Increasingly, parents, universities and employers are looking for the all-important soft skills that help children develop into well-rounded young adults. One aspect of the education we offer is that of independence. Today 22 students are out in Pattaya , Thailand travelling independently of their families for the first time to participate in the Nord Anglia Global Games. Nick West will provide more feedback next week on this.
Early Years children daily take those independent steps as they grow in understanding of themselves, their environment and the people around them. Older students are sometimes given time off timetable to engage in independent learning about their subjects. Increasingly, they will be thinking about university destinations, choosing country, city, courses to further their studies. Opportunities to learn independently, as well as interdependently, are a vital part of all good schools as they prepare young people for a life in which they are the principle decision makers, as responsible adults. It never takes place overnight but rather is through the accumulation of small but determined steps towards that goal. Each person will respond differently to the opportunities – one or two people are exactly alike. The skill of teachers is to nurture each individual student.
And this is something recently celebrated in the annual Teachers’ Day celebration. The time and attention to developing character, care and commitment was apparent in the celebration. Do read Nick Lee’s article for more of that in the Secondary Section.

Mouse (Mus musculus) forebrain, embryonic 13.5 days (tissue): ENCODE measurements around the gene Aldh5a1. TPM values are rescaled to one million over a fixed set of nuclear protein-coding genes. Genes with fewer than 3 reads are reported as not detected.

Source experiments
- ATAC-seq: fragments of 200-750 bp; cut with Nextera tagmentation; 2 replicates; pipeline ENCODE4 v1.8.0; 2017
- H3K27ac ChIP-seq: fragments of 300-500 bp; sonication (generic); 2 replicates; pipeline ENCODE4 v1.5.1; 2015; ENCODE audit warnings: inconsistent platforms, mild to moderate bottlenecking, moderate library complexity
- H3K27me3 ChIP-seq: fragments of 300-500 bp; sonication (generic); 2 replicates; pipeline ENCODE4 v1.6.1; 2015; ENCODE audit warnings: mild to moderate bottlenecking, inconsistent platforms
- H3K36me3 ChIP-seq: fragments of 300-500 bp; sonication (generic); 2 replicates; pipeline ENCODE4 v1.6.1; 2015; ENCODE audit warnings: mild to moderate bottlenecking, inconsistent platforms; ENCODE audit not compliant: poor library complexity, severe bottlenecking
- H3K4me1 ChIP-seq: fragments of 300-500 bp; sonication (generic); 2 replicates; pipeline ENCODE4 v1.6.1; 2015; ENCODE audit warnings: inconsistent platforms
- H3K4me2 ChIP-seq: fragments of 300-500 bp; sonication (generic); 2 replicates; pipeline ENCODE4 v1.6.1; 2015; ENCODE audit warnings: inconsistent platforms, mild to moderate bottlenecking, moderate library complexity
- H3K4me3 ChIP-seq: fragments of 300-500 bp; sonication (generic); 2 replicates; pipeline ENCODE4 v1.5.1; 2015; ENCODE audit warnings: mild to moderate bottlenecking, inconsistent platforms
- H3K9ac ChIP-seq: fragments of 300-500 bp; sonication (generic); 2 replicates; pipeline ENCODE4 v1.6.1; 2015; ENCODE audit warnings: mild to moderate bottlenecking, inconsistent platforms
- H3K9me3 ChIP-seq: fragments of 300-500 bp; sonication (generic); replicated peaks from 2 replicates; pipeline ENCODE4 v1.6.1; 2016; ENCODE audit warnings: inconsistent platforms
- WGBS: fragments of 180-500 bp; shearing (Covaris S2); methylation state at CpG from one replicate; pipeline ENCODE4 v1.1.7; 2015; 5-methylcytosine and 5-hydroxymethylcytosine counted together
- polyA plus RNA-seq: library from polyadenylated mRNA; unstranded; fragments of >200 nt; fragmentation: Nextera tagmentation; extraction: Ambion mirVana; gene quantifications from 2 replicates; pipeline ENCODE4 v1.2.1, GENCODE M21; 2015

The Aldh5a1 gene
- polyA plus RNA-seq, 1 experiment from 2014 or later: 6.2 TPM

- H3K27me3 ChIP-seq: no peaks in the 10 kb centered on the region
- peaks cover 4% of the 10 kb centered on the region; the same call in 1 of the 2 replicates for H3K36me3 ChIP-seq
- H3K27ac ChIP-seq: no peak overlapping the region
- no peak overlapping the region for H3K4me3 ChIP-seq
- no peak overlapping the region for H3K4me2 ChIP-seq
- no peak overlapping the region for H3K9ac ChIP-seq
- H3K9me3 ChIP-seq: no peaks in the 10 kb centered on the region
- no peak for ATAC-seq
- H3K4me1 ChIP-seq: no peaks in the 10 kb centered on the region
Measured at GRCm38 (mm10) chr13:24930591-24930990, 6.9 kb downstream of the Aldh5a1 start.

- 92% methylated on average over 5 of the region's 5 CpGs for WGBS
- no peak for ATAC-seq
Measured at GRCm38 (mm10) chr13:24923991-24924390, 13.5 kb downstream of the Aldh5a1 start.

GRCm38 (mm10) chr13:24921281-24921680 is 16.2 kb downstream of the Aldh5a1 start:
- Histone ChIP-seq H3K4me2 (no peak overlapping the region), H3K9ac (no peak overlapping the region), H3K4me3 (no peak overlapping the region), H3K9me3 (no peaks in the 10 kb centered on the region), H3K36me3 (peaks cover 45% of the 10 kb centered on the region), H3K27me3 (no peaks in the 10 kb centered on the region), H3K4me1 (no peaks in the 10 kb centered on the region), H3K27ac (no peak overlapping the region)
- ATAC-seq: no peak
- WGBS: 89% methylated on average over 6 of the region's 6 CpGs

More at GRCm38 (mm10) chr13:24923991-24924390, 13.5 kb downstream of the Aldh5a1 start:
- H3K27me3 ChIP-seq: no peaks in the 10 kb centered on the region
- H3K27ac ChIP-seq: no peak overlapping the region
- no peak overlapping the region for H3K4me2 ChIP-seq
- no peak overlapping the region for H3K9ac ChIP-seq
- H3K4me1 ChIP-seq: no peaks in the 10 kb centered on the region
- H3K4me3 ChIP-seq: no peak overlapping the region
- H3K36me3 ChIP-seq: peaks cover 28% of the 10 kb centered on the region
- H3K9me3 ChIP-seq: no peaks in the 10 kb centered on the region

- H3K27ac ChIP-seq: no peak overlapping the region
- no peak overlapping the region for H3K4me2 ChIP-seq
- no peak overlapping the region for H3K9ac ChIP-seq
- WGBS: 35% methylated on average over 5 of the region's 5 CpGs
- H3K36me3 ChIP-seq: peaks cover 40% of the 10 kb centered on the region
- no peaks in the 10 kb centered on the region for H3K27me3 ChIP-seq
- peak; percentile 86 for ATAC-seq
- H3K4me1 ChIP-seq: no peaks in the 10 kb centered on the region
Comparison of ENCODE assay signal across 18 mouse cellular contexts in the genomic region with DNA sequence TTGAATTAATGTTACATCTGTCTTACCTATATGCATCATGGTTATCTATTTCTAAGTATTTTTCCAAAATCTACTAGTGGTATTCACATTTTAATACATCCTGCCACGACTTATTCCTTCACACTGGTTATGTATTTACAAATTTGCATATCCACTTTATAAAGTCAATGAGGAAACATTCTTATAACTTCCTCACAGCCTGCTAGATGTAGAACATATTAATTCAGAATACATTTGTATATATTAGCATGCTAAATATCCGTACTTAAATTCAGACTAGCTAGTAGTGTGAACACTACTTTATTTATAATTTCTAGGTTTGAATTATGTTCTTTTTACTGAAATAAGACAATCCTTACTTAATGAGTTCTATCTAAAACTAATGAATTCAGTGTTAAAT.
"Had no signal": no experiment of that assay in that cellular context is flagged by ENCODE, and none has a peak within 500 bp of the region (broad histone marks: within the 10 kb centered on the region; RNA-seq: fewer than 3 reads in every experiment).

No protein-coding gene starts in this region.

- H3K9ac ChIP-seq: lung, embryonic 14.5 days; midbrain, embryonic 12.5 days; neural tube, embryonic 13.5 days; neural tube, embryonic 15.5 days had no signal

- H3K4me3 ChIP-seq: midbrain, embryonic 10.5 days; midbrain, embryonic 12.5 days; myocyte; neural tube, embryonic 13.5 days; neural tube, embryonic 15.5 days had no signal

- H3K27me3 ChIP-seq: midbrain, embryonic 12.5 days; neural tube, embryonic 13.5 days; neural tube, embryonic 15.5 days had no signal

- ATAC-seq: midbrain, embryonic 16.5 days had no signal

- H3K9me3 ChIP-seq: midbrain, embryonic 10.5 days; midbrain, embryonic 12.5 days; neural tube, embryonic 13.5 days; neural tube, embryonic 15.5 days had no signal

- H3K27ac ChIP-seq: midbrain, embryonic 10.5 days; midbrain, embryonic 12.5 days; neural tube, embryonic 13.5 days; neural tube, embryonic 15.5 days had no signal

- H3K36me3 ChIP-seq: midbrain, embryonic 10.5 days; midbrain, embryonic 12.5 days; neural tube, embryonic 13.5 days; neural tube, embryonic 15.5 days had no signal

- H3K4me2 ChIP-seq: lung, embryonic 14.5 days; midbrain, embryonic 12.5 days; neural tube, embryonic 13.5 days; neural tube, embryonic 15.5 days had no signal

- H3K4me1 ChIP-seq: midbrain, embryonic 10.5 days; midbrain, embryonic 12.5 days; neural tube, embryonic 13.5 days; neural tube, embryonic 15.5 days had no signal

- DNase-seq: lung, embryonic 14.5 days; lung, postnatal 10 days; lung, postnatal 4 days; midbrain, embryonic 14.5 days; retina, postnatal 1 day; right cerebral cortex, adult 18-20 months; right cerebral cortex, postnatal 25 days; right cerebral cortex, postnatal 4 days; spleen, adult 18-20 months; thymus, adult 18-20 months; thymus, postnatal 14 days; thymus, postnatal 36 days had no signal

It is worth noting too that in both Primary and Secondary we have renamed ‘Homework’. We are developing a deep passion for inquiry, knowledge and learning in students, in essence a love of learning to last them a lifetime. Homework, now called ‘Independent Study’, at least in our documentation, is a way for students to explore, to challenge and understand themselves better, how they learn, what their interests are and how effective they can be. There is a more widely held view in some schools that homework is often just as a surrogate babysitter, keeping children busy without necessarily engaging their minds. At BVIS, we use all manner of techniques to help students grow in a passion for learning and to be able to do so independently, producing quality output that shows engagement and a depth of thinking. Indeed, the brain is a like a muscle; it needs exercising in order for it to do what will be required of it later.
Children – and maybe parents too – need to appreciate the value of the task not just the outcome, in developing perseverance and patience. These are great soft skills for the future. And we are committed to helping develop them now.
Mr. Mark Sayer - Principal